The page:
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Battenberg Palace

Ruse (Bulgarian: Русе, also romanized as Rousse) is a city on the south bank of the Danube river, in North Bulgaria.


Present-day Ruse is the fifth largest Bulgarian city and is an important economic, financial and cultural hub.

Get in[edit]

Catholic Eparchy building

Ruse is located on the South bank of the Danube, across from the Romanian city of Giurgiu. By road, the city is about 200 km from Varna and 300 km from Sofia. From Romania, a bridge connects Ruse to Giurgiu, which until 2013, when the bridge in Vidin was completed, was serving as the westernmost land connection between the two countries. If you intend to cross the border from Giurgiu, an €3 (~6 Bulgarian Leva, 13 Romanian Lei) per car crossing tax applies each way.

The closest international airport is 75 km north, in Bucharest, in neighboring Romania - a shuttle bus connects the airport to the city once a day. Alternative airports are Sofia and Varna.

The city is well served by railroads, with multiple connections to Sofia and Varna, but also to Bucharest (2x daily, but note that the train is rather expensive - €25, and very slow, taking about 3 hours for the journey), Budapest, Kyiv, Moscow, Athens and Istanbul. The train station is at the southern end of Borisova Avenue, south of the city centre.

  • 1 Central Railway Station (Централна ЖП гара, Tsentralna Zhe-Pe gara), 1 Aleksandar Stamboliyski Sqr (2 km (1.2 mi) almost exactly south of the central square, along Borisova Str). An imposing, ornate building with a clock tower, built in 1955. As Ruse is a major transport hub, it has several railway stations, so make sure that you ask for the right one. Ruse Central railway station (Q7380655) on Wikidata Ruse Central railway station on Wikipedia

Buses also link Ruse to the rest of Bulgaria (different frequencies daily), places in Greece (daily) and to Giurgiu (twice daily) and Bucharest (twice daily at 12:30 and 15:30, takes 1 hour and 30 min and costs 20 лв, drop at Piața Unirii). The bus station is located next to the train station.

Danube cruises generally stop at Ruse harbour.

It is also possible to cross the border without paying the tax by walking the crossing.(See the DO section)

Get around[edit]


Aleksandrovska Str, leaving Svoboda Sqr
  • 1 National Transport Museum, 5 Bratya Obretenovy Str (on the bank of the river, directly north of the Youth Park (Mladezhki Park), 25 min walk north-east of the central square). 9:00-17:00, closed: Sa-Su (Nov-Mar), Su-M (Apr-Oct). A railway museum in the building and rail yard of Ruse's old railway station. Exhibits include steam locomotives and luxury rail cars that were used by various history figures. National Transport Museum (Q3441843) on Wikidata National Transport Museum, Bulgaria on Wikipedia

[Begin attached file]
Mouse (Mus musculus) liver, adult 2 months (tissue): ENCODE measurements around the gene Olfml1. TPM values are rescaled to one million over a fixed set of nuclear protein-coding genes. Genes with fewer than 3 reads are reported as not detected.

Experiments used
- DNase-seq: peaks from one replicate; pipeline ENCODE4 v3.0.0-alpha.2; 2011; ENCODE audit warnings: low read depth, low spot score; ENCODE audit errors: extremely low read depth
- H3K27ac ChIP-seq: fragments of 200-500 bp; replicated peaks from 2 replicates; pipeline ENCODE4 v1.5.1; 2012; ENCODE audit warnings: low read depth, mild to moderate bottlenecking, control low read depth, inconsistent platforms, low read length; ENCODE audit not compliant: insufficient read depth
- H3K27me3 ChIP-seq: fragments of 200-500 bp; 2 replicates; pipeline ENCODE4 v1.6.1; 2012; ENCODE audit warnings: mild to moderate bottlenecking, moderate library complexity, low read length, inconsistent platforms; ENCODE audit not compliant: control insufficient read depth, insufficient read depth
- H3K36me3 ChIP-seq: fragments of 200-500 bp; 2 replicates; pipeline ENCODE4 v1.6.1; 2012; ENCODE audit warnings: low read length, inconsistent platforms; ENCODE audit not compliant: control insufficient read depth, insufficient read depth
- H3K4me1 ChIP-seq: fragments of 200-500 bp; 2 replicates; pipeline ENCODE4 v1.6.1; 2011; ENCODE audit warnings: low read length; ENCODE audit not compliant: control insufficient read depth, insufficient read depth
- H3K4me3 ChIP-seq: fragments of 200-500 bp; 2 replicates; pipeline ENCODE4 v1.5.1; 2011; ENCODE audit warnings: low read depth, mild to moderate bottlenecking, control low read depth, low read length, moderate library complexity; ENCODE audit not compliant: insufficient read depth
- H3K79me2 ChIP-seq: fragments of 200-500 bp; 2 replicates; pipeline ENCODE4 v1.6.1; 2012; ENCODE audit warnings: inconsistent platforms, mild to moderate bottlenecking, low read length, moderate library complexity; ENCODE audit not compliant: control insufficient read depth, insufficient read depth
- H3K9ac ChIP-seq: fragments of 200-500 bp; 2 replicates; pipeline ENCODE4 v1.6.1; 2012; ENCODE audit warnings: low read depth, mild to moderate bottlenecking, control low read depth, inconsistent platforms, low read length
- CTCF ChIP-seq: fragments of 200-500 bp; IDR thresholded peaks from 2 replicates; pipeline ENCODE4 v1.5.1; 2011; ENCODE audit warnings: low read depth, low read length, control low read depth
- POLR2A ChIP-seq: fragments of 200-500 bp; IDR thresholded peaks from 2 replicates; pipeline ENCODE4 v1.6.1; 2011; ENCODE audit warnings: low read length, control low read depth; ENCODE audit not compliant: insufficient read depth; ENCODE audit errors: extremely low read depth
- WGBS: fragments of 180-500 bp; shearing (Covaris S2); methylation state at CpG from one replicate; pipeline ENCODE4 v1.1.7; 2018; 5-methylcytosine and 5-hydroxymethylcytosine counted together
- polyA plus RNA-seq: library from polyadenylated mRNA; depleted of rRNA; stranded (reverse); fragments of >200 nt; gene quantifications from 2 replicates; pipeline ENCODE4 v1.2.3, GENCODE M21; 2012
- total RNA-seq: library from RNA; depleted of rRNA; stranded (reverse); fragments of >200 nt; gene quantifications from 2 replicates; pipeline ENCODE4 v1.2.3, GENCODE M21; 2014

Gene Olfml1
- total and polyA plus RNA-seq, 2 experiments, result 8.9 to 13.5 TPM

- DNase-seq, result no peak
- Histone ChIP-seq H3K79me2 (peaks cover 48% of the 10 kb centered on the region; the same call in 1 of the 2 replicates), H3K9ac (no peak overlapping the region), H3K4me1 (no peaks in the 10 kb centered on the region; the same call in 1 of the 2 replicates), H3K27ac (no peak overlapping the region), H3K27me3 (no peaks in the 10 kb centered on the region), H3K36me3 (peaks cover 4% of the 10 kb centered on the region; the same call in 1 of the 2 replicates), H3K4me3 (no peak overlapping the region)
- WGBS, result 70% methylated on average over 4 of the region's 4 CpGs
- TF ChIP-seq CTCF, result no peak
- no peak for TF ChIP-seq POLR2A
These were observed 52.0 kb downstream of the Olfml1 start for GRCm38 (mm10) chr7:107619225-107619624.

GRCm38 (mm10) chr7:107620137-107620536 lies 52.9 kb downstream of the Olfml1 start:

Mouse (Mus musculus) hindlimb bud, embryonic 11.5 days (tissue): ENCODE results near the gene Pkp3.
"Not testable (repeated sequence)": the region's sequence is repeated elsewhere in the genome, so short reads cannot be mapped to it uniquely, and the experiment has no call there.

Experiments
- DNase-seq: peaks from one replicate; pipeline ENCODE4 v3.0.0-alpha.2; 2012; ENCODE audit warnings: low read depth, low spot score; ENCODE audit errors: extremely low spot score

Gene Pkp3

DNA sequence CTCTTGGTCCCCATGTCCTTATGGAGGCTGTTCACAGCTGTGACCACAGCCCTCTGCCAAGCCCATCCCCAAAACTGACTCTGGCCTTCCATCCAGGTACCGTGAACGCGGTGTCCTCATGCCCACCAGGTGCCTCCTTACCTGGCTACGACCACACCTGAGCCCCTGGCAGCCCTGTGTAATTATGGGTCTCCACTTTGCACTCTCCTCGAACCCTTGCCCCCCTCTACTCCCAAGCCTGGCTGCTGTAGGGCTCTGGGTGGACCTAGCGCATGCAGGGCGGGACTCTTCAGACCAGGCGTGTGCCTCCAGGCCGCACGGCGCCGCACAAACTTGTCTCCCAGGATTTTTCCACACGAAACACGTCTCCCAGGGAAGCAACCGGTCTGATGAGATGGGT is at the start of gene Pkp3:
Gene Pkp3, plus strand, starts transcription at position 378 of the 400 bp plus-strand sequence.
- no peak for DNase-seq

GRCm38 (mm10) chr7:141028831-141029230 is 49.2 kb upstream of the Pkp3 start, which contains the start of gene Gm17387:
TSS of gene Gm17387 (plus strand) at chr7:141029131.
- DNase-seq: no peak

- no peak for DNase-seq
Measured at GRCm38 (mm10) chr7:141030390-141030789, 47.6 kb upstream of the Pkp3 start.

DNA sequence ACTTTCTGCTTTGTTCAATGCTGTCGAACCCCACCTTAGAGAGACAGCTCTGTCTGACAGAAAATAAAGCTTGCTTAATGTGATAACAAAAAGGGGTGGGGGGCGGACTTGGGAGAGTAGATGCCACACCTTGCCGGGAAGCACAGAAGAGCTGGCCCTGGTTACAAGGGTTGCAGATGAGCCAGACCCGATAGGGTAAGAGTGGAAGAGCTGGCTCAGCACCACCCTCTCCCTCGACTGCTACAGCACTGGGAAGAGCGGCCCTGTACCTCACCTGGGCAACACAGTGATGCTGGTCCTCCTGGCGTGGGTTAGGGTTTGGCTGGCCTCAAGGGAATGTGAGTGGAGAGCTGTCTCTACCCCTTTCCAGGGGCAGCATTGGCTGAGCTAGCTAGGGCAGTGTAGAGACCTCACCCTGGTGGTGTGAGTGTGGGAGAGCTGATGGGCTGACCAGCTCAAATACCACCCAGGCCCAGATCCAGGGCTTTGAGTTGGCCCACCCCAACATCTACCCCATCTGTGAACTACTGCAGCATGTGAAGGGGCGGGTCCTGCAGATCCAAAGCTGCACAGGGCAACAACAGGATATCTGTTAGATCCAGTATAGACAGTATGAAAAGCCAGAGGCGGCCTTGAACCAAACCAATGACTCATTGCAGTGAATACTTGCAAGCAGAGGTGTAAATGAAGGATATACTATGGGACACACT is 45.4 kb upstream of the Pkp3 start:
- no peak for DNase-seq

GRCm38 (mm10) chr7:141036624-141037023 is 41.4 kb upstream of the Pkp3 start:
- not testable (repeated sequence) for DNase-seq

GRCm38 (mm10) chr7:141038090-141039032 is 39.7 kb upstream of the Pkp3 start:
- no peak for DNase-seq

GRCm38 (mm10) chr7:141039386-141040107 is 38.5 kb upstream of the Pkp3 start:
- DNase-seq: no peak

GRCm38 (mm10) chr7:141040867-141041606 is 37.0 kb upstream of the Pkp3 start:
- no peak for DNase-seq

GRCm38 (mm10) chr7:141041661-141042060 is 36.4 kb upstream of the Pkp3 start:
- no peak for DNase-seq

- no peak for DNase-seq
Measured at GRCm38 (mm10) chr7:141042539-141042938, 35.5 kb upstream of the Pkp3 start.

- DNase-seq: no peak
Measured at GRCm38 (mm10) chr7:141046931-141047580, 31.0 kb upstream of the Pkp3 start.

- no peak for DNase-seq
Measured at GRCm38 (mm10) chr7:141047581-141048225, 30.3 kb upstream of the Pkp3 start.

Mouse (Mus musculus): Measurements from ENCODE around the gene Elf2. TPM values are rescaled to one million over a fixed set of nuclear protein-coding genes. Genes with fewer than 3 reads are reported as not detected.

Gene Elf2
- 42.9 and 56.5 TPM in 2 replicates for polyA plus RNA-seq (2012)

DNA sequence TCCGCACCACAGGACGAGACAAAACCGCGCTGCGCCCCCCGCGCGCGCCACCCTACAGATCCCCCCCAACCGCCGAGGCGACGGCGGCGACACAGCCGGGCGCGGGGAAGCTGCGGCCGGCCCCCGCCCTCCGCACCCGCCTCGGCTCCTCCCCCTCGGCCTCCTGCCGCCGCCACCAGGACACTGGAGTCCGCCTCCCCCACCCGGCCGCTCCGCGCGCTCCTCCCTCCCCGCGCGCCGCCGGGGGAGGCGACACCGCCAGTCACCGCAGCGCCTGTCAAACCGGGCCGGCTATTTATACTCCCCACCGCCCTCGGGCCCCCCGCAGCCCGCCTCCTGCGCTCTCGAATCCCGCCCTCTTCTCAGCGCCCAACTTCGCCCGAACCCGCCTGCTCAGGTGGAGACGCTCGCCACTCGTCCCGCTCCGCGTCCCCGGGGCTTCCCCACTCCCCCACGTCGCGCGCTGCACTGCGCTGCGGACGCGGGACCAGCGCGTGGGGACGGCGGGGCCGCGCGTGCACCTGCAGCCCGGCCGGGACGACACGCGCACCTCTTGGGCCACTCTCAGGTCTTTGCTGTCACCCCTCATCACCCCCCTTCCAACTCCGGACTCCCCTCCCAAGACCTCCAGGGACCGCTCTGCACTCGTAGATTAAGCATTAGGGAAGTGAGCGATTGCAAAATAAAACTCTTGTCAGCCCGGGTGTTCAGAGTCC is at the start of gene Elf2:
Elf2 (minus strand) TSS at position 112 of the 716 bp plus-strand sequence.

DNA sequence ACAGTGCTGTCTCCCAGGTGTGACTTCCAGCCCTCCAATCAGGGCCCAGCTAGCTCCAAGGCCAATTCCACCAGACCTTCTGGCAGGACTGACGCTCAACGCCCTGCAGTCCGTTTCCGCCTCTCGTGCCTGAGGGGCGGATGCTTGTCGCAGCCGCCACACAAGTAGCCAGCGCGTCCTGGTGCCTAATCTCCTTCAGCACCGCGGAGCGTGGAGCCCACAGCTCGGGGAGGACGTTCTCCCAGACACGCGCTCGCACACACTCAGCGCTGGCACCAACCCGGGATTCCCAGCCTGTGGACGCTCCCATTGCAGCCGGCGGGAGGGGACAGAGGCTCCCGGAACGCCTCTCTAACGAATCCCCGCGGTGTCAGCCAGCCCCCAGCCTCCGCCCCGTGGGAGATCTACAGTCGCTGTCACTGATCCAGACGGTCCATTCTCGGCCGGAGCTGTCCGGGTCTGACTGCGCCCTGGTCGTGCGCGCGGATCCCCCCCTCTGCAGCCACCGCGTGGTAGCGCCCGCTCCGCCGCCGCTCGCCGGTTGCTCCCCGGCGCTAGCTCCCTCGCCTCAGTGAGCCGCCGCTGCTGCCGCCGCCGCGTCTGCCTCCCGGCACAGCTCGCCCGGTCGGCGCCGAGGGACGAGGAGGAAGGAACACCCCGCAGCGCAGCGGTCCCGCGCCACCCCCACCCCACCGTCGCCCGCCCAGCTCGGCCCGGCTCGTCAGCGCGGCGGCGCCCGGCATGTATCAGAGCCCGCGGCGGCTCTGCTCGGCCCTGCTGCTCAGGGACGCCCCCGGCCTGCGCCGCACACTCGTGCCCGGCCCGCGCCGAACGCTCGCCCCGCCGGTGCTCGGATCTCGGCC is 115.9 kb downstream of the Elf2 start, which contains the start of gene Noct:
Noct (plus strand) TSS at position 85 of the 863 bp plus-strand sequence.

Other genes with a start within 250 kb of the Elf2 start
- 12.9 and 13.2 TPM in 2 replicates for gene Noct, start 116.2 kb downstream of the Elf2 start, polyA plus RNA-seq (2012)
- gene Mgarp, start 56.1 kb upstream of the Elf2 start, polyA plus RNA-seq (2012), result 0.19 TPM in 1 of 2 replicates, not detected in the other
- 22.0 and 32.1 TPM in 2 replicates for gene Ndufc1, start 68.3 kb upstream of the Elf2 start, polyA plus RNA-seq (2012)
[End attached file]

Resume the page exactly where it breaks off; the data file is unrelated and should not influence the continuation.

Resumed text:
• 2 Regional Historical Museum (Battenberg Palace). Ruse's Regional Historical Museum is one of the 11 regional museums of Bulgaria. It acts within the Ruse, Razgrad, and Silistra regions. The museum occupies the building of the former Battenberg Palace, previously a local court, built 1879–1882 by Friedrich Grünanger. The Ruse Regional Historical Museum was established in 1904. Its basis are the archaeological collections of Karel and Hermenguild Shkorpil, as well as of the naturalist Vasil Kovachev, which were gathered in the "Knyaz Boris" men's high school of Ruse. The museum holds approximately 140,000 items, including: prehistoric pottery and idol plastic arts. The museum features seven full-time exhibitions, three of them being open-air: the Rock-hewn Churches of Ivanovo, the Medieval city of Cherven and the Roman castle of Sexaginta Prista. Rousse Regional Historical Museum (Q3441532) on Wikidata Ruse Regional Historical Museum on Wikipedia
  • 3 EcoMuseum and Aquarium, 3 Etar Str (directly north of the History Museum). 9:00-18:00. A natural history museum that opened in 2014, which explains the modern interior. Exhibits include animal taxidermy (some can be touched), dioramas of natural habitats, several large aquariums with sweet-water fish, a terrarium with reptiles, extinct mammal fossils (and a mock-up of a woolly mammoth), and what can be only described as the "miscellaneous" section of the history museum (from musical instruments to weights and measures). Adults: 10 лв, students: 5 лв, various other discounts apply; guided tour (in English): 25 лв.. Ecomuseum with aquarium, Rousse (Q20499161) on Wikidata